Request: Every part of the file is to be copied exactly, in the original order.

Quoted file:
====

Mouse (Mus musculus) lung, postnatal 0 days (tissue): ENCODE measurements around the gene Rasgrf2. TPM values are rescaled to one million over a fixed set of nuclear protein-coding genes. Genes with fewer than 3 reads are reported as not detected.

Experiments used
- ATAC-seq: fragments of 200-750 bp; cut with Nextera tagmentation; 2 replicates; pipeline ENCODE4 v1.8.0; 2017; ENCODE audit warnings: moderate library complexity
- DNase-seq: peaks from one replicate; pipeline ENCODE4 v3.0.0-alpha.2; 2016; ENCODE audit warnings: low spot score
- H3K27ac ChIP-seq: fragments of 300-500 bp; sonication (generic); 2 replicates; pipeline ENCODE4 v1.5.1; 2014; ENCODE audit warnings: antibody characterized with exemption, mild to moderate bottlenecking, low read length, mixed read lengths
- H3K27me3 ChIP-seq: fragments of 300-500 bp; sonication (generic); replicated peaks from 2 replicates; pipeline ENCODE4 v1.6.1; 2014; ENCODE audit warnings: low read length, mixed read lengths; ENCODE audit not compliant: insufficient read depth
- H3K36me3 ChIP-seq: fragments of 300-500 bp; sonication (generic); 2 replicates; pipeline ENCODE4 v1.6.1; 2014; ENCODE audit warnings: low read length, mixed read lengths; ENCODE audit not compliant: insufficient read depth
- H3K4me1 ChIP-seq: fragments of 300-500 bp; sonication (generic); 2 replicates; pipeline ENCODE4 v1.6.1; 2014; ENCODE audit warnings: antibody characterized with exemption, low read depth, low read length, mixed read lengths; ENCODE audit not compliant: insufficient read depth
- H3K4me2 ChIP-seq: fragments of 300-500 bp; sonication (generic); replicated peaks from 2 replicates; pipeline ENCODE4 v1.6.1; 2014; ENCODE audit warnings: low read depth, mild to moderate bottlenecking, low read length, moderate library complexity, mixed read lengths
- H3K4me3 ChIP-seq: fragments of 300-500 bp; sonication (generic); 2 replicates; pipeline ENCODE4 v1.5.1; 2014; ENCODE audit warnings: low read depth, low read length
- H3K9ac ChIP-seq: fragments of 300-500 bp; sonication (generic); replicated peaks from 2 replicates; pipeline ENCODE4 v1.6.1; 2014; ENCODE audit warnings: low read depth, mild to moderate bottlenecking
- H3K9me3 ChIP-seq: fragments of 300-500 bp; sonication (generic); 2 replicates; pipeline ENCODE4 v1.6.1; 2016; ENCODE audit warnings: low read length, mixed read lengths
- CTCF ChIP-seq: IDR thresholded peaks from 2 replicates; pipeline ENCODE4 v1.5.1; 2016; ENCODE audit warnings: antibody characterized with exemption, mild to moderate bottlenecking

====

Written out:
Mouse (Mus musculus) lung, postnatal 0 days (tissue): ENCODE measurements around the gene Rasgrf2. TPM values are rescaled to one million over a fixed set of nuclear protein-coding genes. Genes with fewer than 3 reads are reported as not detected.

Experiments used
- ATAC-seq: fragments of 200-750 bp; cut with Nextera tagmentation; 2 replicates; pipeline ENCODE4 v1.8.0; 2017; ENCODE audit warnings: moderate library complexity
- DNase-seq: peaks from one replicate; pipeline ENCODE4 v3.0.0-alpha.2; 2016; ENCODE audit warnings: low spot score
- H3K27ac ChIP-seq: fragments of 300-500 bp; sonication (generic); 2 replicates; pipeline ENCODE4 v1.5.1; 2014; ENCODE audit warnings: antibody characterized with exemption, mild to moderate bottlenecking, low read length, mixed read lengths
- H3K27me3 ChIP-seq: fragments of 300-500 bp; sonication (generic); replicated peaks from 2 replicates; pipeline ENCODE4 v1.6.1; 2014; ENCODE audit warnings: low read length, mixed read lengths; ENCODE audit not compliant: insufficient read depth
- H3K36me3 ChIP-seq: fragments of 300-500 bp; sonication (generic); 2 replicates; pipeline ENCODE4 v1.6.1; 2014; ENCODE audit warnings: low read length, mixed read lengths; ENCODE audit not compliant: insufficient read depth
- H3K4me1 ChIP-seq: fragments of 300-500 bp; sonication (generic); 2 replicates; pipeline ENCODE4 v1.6.1; 2014; ENCODE audit warnings: antibody characterized with exemption, low read depth, low read length, mixed read lengths; ENCODE audit not compliant: insufficient read depth
- H3K4me2 ChIP-seq: fragments of 300-500 bp; sonication (generic); replicated peaks from 2 replicates; pipeline ENCODE4 v1.6.1; 2014; ENCODE audit warnings: low read depth, mild to moderate bottlenecking, low read length, moderate library complexity, mixed read lengths
- H3K4me3 ChIP-seq: fragments of 300-500 bp; sonication (generic); 2 replicates; pipeline ENCODE4 v1.5.1; 2014; ENCODE audit warnings: low read depth, low read length
- H3K9ac ChIP-seq: fragments of 300-500 bp; sonication (generic); replicated peaks from 2 replicates; pipeline ENCODE4 v1.6.1; 2014; ENCODE audit warnings: low read depth, mild to moderate bottlenecking
- H3K9me3 ChIP-seq: fragments of 300-500 bp; sonication (generic); 2 replicates; pipeline ENCODE4 v1.6.1; 2016; ENCODE audit warnings: low read length, mixed read lengths
- CTCF ChIP-seq: IDR thresholded peaks from 2 replicates; pipeline ENCODE4 v1.5.1; 2016; ENCODE audit warnings: antibody characterized with exemption, mild to moderate bottlenecking